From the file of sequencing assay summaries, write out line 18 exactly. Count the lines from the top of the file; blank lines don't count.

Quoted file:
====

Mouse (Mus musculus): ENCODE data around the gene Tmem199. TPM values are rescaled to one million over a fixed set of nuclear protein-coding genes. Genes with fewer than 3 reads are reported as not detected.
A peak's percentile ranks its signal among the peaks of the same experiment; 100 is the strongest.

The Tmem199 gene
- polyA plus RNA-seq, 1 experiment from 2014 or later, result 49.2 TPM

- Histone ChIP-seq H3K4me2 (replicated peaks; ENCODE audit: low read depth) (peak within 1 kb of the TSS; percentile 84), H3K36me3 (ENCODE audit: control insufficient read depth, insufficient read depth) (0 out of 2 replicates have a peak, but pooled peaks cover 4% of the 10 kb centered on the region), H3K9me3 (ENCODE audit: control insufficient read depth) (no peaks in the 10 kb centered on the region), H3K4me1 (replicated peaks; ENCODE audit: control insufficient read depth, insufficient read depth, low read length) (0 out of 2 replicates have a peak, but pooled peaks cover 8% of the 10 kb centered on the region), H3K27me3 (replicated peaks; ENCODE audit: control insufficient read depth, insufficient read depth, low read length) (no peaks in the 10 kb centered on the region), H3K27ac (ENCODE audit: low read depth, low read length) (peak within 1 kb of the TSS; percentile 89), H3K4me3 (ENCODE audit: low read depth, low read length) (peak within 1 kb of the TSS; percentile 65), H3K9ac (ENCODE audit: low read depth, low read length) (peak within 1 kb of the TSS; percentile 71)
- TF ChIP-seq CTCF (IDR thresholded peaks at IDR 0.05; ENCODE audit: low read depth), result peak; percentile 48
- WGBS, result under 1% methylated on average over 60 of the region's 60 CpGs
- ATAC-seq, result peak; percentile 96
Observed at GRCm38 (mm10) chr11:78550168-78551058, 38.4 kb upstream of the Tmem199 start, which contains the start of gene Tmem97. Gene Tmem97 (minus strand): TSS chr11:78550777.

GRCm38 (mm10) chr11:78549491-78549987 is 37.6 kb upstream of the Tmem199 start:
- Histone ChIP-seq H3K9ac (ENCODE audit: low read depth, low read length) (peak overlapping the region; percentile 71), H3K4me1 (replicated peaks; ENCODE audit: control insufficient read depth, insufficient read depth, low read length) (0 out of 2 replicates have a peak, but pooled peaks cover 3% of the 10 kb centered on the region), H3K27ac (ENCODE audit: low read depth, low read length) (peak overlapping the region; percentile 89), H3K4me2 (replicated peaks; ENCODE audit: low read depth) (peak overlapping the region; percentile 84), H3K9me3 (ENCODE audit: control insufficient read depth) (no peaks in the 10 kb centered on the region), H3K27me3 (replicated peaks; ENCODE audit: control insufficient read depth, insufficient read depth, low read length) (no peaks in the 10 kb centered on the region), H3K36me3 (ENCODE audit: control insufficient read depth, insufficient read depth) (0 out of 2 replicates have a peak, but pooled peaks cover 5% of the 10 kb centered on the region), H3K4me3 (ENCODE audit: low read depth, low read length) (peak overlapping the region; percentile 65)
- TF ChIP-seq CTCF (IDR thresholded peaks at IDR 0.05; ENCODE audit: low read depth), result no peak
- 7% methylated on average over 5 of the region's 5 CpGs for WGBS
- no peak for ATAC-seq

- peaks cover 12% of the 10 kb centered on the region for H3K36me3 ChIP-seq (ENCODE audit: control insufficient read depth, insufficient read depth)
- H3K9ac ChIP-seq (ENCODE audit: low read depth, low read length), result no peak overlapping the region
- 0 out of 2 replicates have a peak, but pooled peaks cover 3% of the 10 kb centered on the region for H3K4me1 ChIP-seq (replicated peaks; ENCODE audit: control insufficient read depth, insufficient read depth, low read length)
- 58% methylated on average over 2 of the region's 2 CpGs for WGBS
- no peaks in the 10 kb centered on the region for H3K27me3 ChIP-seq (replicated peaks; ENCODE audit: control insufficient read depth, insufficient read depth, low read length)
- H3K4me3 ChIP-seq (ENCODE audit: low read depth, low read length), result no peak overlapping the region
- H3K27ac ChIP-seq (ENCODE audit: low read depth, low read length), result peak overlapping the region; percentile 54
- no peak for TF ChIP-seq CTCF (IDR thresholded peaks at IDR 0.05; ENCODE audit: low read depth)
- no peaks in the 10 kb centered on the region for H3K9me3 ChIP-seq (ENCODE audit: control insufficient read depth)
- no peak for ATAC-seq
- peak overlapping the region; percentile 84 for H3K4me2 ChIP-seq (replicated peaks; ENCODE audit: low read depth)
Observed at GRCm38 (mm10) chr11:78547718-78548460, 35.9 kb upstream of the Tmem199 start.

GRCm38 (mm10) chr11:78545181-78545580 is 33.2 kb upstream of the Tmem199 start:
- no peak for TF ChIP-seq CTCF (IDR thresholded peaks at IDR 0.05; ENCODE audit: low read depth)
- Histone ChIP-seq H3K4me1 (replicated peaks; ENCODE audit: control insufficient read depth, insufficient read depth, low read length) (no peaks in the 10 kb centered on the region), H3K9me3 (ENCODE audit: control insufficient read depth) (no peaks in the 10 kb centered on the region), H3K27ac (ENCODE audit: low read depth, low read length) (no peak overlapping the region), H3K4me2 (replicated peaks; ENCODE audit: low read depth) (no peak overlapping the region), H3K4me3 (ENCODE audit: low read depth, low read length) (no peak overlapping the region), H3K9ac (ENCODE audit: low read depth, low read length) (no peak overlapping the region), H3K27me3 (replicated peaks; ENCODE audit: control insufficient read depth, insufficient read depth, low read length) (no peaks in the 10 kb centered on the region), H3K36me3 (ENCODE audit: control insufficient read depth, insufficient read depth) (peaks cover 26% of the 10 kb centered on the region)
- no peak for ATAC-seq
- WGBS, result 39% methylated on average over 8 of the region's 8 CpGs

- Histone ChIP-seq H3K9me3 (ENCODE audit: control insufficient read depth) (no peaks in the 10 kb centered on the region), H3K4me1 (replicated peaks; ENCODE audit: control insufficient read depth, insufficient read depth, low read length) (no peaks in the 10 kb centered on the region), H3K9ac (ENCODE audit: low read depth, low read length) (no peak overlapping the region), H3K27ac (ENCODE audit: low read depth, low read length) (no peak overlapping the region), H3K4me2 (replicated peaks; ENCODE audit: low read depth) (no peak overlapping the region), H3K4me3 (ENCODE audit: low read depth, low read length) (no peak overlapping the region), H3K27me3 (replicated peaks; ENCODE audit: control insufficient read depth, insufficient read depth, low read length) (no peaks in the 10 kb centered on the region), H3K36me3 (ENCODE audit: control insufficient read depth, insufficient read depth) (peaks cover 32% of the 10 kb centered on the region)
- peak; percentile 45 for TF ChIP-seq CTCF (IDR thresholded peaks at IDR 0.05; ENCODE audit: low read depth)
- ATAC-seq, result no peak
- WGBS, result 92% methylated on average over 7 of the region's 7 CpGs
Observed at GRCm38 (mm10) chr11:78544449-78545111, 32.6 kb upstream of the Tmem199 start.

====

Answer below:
- 58% methylated on average over 2 of the region's 2 CpGs for WGBS